Get Involved: ROWING
Thanks to the success of one of the greatest ever Olympians, Sir Steve Redgrave, and the world famous University Boat Race, rowing has a proud history within British sport.
The days when Redgrave and fellow knight Sir Matthew Pinsent ruled the waves may have passed but the sport in Great Britain has never been in better shape and the hosts will be looking for a record return of medals at Eton Dorney.
The rowing regatta has produced at least one gold for Team GB in each of the last seven Olympics and the nation's overall medal haul has been increasing in recent times - two medals in Atlanta, three in Sydney, four in Athens and six in Beijing.
Redgrave's exploits are now the stuff of legend and there are several other Britons hoping to make their mark in the history books at the London Games.
Why is it good for you?
Rowing is a sport that requires huge strength and lung-busting stamina. For those competing at an elite level, the immense mental fortitude needed to cope with the punishing training regimes - pre-dawn starts, even on cold and dark winter days, are just part of the routine.
A large number of muscles are used for an extended period of time while rowing. The high volume of strokes performed will increase muscular endurance in your legs, back and arms.
Rowing also boosts coordination as it involves a complex series of movements from every limb, repeated in a controlled manner.
All of these components mean rowing is one of the most physically demanding sports on the Olympic programme, with approximately 651 calories burned per hour. This makes Redgrave's achievement of winning gold at five consecutive Games all the more amazing.
As rowing is often carried out in groups, it is an excellent way to develop communication skills and learn to work effectively with other people. Clubs also offer a variety of social events beyond simply playing the sport.
Rowing is a diverse and all-embracing sport. You don't need to be an Olympic-standard athlete to get out and enjoy the United Kingdom's waterways.
More than 55,000 people from 520 clubs in Britain now row at least once a week and there are around 300 rowing events a year across Britain.
For an annual membership fee which may vary between £35-£450 per annum, clubs will provide training programmes and the use of facilities and boats.
Most clubs will offer subsidised rates for juniors, students and social members. Free taster sessions at some clubs are also available.
They are a variety of ways to get into the sport, including fixed and sliding seat rowing for beginners of all ages - on rivers, lakes, canals and the coast. You can even row indoors in gyms, schools, and sports clubs, or across oceans.
Similarly, there is a wide range of ways for people of all abilities to compete, including personal challenges, ocean crossings, fundraisers, regattas and international competitions.
The competition format at London 2012
- From Saturday 28 July to Saturday 4 August, 550 athletes (353 men, 197 women) will compete at Eton Dorney.
- There are 14 medal events, with eight for men and six for women.
- All events begin with heats and there is a repechage round for boats that do not qualify automatically.
- Depending on the number of entrants, there can be heats, quarter-finals, semi-finals and finals.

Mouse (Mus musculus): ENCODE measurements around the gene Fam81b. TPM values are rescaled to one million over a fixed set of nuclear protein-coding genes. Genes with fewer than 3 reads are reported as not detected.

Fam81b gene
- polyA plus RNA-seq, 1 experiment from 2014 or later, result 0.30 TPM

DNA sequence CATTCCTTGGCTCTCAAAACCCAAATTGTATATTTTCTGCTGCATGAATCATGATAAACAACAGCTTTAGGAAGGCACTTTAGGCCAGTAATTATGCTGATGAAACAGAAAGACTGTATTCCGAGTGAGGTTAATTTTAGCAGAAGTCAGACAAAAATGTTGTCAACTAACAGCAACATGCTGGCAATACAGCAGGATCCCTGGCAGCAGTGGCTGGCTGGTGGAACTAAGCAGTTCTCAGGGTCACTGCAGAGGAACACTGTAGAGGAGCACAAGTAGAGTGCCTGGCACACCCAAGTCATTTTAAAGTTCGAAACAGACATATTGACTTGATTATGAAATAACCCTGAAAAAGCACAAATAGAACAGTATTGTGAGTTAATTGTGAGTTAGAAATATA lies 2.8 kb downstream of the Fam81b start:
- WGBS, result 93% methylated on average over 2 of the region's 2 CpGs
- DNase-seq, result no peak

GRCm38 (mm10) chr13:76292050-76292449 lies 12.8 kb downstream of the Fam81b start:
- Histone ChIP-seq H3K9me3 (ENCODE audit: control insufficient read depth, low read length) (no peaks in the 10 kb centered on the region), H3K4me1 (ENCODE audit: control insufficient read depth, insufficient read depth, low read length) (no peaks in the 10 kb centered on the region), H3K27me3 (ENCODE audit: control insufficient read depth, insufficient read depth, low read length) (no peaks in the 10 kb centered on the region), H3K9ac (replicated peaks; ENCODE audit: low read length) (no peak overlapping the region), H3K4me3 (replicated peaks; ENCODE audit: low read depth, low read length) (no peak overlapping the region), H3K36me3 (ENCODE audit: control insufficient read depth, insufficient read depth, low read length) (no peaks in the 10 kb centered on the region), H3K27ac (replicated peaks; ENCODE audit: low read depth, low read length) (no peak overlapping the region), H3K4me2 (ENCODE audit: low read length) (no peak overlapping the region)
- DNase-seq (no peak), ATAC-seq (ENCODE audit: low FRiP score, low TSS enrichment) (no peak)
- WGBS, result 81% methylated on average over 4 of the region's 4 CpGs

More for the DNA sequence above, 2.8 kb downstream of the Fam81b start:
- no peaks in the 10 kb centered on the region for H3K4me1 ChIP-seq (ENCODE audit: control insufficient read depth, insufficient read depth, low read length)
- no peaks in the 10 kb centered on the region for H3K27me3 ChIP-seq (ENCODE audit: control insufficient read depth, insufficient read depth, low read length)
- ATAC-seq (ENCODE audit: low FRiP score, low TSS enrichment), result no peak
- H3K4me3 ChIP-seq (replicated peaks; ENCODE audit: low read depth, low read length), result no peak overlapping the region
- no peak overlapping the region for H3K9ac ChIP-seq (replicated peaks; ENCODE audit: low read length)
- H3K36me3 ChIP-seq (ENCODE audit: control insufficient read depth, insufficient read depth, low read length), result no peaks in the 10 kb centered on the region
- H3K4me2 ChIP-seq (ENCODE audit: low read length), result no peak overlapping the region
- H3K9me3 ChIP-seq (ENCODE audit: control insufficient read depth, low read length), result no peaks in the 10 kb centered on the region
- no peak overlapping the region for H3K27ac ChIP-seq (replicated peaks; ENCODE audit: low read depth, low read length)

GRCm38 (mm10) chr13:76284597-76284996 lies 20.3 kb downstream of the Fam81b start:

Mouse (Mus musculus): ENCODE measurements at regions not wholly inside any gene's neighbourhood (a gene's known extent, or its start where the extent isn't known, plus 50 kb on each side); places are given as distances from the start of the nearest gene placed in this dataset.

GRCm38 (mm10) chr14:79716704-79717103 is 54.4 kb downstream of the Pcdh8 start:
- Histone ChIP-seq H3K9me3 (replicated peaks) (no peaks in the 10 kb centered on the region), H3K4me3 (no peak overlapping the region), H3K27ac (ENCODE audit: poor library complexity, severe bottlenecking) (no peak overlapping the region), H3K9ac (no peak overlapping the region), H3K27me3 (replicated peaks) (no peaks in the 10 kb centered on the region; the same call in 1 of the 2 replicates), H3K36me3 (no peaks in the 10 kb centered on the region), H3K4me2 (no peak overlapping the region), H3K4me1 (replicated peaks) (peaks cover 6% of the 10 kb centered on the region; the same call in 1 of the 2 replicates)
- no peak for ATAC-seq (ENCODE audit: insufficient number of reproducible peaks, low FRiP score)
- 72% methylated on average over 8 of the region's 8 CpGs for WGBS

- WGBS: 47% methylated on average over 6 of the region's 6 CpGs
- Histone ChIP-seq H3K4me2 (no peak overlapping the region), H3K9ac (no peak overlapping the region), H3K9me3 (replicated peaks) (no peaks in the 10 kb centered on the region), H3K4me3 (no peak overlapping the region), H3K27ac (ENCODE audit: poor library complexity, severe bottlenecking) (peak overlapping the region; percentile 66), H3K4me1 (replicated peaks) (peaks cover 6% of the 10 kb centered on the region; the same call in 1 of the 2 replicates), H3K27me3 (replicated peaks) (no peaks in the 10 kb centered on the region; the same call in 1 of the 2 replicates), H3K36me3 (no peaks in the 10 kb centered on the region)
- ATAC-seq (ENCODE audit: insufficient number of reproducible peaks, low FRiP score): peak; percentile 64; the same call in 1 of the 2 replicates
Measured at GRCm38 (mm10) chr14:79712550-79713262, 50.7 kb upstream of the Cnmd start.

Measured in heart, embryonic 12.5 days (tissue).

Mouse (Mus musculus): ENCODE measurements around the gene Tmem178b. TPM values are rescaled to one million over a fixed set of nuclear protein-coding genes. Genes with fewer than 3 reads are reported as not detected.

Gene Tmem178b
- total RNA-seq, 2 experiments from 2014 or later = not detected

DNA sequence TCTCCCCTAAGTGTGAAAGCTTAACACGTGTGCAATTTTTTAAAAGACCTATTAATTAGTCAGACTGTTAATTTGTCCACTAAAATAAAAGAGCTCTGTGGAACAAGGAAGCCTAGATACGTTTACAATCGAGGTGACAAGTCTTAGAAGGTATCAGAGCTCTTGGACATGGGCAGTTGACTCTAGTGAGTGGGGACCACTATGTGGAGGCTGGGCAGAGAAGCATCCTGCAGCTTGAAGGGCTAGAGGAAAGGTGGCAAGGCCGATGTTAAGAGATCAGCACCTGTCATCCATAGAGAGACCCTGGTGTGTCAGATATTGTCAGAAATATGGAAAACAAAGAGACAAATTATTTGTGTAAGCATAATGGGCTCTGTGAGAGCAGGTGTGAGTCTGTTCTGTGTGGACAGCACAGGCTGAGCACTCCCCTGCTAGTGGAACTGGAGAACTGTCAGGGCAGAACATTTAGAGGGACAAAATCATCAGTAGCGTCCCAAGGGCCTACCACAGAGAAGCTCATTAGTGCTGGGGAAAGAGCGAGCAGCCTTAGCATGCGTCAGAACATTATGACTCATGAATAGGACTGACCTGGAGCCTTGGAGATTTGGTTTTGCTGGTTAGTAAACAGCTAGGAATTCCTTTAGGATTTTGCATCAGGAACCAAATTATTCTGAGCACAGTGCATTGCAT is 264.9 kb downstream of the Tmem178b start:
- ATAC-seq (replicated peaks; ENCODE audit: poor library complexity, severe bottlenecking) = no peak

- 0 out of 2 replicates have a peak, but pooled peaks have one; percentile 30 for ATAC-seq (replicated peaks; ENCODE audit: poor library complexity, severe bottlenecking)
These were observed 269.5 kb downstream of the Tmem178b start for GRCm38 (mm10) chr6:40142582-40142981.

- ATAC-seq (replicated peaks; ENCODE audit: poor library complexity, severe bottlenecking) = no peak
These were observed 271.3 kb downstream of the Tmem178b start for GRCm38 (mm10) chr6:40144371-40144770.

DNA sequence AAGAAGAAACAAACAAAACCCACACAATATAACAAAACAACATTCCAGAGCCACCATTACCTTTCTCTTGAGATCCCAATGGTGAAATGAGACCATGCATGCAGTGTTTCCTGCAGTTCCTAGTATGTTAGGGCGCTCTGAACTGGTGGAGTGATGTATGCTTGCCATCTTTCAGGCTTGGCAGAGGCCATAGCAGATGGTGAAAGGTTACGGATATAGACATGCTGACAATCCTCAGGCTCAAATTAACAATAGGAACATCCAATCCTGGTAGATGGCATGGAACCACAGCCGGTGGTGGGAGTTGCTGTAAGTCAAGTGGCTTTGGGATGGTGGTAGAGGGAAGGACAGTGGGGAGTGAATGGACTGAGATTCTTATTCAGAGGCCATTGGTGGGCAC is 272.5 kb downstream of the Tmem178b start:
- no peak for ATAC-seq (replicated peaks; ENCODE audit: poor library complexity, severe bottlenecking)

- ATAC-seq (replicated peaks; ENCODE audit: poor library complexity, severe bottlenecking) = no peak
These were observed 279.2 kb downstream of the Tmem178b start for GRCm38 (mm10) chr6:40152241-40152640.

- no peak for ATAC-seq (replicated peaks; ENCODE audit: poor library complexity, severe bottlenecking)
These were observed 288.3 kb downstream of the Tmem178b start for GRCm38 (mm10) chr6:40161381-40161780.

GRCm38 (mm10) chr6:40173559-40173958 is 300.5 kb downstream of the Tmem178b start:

- The "A" final determines the first six places, including the medals.
The rules at London 2012
All of the rowing events take place over a straight 2,000m course but vary from those featuring solo rowers through to those between crews of eights. Each race is run on a head-to-head basis with six boats in each heat.
There are two categories of athletes: Open (to all athletes, regardless of their weight) and Lightweight (men cannot weigh more than 72.5kg and women cannot exceed 59kg).
There are also two categories of boats: Sculling (rowing with an oar in each hand) and Sweep (using just one oar).
Athletes can be penalised for a variety of offences. False starts are punished with a warning (yellow card) and expulsion on the second occasion (red card), while a crew can be removed if they leave their lane and are found to have disadvantaged another competitor.
Ones to watch
Rowing should be one of Britain's most successful sports. The flagship men's four crew will be looking to land a fourth consecutive gold.
After three silvers, double sculler Katherine Grainger will surely win gold with Anna Watkins, and 40-year-old Greg Searle - an Olympic champion in 1992 - is aiming to roll back the years in the men's eight.
Their team-mate Mahe Drysdale will be a main contender in the men's single scull, while Drew Ginn, a member of Australia's "Oarsome Foursome" gold medal-winning crew in 1996, is aiming for a fourth Olympic title.
A form of transport since ancient times in Egypt, Greece and Rome, the sport of rowing probably began in England in the 17th and early 18th centuries, before the Oxford-Cambridge university boat race began in 1828.
The International Rowing Federation first organised a European Rowing Championship in 1893. An annual World Rowing Championship was introduced in 1962.
Rowing has been staged at every Olympic Games except Athens in 1896, when stormy seas caused it to be cancelled.
Dr Benjamin Spock, the famous child development expert, won Olympic gold in the men's eight at the 1924 Games.
Women made their debut at the Games in 1976 in Montreal, while Atlanta 1996 marked the introduction of the lightweight events.